1

This may guide you a bit. Tl;dr - It recommends reusing brines only for fridge pickles. Since you have already heated up yours to make your original batch, heating it again (and processing it) may change the acidity and make it not shelf-stable. Since there were no vegetables placed in it, it may not have changed the acidity that much, but better safe ...


1

It sounds like something is wrong with your slow cooker. On low, it should hit somewhere in the 190s, on high in the low 200s. On high, I'd expect it to get there fairly quickly—within two hours. Both should get you to 140 within an hour. That said, the actual safety temperature (with a good thermometer) is 130 or 131F. 135 or 140F leave some safety margin ...


1

You're fine. Cheese gets moldy when it goes bad. If it looked fine, and tasted fine, you have nothing to worry about. Cheese is often aged for years upon years, and for safety's sake we say to leave a bit of buffer if you cut off mold from a solid chunk of cheese, the rest is still fine to eat. Of course, if shredded cheese gets moldy, you throw it out, but ...


1

Sure you can keep it indefinitely, this is how bread was made before commercial prepackaged yeast became available in the 19th century. Your dough will turn into sourdough. It can under some circumstances grow nontasty bacteria or mold, but as long as you don't see any mold and it doesn't stink after some time (if it stinks within the first 3 days it's ...


1

A mixture of flour and water at room temperature is a very hospitable growth medium for many bacteria, yeasts, and molds; and indefinitely is a long time.... Even if you are extremely vigilant when it comes to kitchen hygiene, the mixture will eventually start to grow some form of microbes. This process could take a week or more to become obvious. If you ...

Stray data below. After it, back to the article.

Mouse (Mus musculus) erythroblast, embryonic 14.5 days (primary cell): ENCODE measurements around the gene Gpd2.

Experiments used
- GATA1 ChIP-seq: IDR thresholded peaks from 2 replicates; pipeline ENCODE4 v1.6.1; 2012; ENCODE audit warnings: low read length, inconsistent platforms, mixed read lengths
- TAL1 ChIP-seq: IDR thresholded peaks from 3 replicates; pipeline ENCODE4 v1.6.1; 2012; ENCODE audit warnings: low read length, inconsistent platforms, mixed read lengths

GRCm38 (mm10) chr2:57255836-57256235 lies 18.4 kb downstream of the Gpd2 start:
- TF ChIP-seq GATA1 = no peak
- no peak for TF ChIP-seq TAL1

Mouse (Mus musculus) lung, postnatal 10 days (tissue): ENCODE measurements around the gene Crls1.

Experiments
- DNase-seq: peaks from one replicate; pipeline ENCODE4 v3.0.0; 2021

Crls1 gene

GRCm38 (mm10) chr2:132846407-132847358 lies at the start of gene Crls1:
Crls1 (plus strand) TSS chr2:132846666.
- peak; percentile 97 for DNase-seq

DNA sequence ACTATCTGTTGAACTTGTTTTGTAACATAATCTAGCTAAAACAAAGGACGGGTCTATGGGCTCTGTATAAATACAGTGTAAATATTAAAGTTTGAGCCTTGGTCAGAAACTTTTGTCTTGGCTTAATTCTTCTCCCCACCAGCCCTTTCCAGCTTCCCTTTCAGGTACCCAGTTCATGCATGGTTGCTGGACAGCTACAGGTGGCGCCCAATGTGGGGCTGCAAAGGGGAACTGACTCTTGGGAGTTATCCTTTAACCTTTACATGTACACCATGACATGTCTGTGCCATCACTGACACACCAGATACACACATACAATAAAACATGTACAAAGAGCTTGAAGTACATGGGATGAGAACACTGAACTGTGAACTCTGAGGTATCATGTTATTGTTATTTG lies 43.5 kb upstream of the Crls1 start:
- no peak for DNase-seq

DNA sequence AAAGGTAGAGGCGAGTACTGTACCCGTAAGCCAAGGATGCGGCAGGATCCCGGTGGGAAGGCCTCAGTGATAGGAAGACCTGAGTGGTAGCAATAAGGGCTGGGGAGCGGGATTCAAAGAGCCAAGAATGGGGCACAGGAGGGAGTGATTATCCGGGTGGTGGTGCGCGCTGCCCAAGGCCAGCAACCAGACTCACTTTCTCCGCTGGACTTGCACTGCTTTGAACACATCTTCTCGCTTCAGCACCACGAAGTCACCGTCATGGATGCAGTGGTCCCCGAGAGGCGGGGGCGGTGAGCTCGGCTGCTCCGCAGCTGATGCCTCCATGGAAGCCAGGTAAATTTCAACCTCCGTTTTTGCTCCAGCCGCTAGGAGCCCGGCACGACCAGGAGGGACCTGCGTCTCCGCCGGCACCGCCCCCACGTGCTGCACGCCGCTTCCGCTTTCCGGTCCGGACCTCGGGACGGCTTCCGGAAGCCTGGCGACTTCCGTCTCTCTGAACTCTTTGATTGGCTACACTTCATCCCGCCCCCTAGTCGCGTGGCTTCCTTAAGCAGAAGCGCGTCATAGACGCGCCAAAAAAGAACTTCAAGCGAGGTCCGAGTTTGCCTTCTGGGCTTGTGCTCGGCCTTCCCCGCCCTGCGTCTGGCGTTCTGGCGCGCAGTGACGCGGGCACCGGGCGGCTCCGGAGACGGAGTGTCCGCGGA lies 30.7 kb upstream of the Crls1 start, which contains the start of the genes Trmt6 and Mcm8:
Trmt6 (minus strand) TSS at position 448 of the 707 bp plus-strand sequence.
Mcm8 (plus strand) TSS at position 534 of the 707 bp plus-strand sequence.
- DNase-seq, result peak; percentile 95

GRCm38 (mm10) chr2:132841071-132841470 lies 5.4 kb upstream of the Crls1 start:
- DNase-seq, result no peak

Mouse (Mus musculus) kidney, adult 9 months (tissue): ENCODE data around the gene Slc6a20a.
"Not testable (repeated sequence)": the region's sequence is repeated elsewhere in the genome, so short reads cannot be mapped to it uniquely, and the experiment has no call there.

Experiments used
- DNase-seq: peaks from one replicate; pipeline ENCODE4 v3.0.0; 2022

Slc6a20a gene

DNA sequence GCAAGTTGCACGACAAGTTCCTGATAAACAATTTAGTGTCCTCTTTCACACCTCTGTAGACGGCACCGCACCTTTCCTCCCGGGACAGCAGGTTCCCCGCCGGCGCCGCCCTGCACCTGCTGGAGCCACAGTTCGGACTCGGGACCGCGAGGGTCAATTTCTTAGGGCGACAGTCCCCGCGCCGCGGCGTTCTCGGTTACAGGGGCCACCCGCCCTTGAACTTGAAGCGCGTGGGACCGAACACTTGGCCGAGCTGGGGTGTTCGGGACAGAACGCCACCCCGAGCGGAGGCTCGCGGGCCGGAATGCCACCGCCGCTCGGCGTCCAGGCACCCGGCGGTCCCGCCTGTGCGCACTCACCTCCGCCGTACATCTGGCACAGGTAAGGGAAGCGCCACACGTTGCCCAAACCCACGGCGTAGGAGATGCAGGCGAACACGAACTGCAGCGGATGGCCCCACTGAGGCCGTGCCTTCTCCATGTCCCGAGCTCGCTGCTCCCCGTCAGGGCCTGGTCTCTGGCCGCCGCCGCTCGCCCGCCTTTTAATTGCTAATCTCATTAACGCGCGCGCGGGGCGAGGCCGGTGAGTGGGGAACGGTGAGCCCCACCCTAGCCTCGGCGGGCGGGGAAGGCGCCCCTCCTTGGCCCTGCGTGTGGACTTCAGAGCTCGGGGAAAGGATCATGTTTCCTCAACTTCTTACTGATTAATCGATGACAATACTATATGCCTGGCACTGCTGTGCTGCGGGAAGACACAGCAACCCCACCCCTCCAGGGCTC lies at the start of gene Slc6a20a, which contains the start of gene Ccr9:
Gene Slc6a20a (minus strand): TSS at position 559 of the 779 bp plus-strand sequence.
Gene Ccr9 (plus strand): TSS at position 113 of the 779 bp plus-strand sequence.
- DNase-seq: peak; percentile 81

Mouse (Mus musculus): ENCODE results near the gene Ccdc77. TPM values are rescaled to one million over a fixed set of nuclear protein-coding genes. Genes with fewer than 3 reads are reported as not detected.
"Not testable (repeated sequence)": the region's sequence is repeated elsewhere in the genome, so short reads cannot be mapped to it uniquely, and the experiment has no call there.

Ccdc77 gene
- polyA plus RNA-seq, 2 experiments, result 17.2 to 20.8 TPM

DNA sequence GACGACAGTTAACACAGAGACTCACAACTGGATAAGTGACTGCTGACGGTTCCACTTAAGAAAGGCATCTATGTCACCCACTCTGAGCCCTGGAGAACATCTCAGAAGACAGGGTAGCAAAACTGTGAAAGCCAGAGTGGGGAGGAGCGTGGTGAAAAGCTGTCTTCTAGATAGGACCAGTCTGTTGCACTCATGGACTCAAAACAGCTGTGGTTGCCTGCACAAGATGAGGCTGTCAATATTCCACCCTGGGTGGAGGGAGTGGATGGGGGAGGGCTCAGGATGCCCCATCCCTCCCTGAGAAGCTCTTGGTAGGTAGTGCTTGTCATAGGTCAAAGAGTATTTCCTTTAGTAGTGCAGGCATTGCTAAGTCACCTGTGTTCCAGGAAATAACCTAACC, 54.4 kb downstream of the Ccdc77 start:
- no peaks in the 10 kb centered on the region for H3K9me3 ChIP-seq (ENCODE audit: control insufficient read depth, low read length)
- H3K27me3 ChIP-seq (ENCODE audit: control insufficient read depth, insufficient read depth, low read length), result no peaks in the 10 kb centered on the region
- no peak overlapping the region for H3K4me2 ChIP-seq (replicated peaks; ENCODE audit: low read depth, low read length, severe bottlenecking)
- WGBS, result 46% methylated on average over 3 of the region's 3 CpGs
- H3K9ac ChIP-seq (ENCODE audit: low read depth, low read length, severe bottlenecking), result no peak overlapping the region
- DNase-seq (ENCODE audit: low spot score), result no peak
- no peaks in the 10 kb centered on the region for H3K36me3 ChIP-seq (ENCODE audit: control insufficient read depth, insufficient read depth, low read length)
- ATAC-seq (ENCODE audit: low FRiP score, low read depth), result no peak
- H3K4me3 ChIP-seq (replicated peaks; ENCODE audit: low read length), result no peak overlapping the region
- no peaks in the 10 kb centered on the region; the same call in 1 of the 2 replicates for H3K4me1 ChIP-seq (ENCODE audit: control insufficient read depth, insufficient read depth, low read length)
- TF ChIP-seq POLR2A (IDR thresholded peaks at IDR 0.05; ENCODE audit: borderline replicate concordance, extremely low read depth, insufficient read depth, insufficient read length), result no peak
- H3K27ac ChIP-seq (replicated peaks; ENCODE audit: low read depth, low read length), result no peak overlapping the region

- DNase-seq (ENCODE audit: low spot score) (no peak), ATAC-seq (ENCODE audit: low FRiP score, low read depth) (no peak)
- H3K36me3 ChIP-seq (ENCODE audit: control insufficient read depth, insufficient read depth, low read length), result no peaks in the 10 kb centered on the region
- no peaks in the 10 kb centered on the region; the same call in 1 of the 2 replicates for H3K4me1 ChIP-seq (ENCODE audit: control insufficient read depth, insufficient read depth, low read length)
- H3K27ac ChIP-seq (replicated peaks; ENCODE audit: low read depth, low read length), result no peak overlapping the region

1

you will need a pan that is metal with a wooden handle it lasts years and years. I have one with a wooden handle and it is great i have been using it for 20 years now.


1

due to the size of the hole it would be quite safe to drink from a cup where the glazing has warn off however without the glazing and through repeated uses liquid will begin to seep into the material causing it to become more brittle and a potential host for unwanted bacteria, however this could take numerous years for this process to form. the glaze on ...


1

If it were just mold, I would say you could just cut the moldy portions off prior to cooking. The smell, however, tells me they have turned bad. The mold may very well be more extensive than just on the exterior, it has probably penetrated through the stem to the center of the beet. If food ever in any way ever looks or smells "off" don't use it. Possibly ...


1

In any food safety situation you really must ultimately ask yourself 3 questions to determine relative safety: How High of a temperature am I sure I achieved? How long did I hold this temperature? How well sealed is the container? If you are pressure canning, there are reasonably good chances you kept VERY high pressure and temperature. As for time, I ...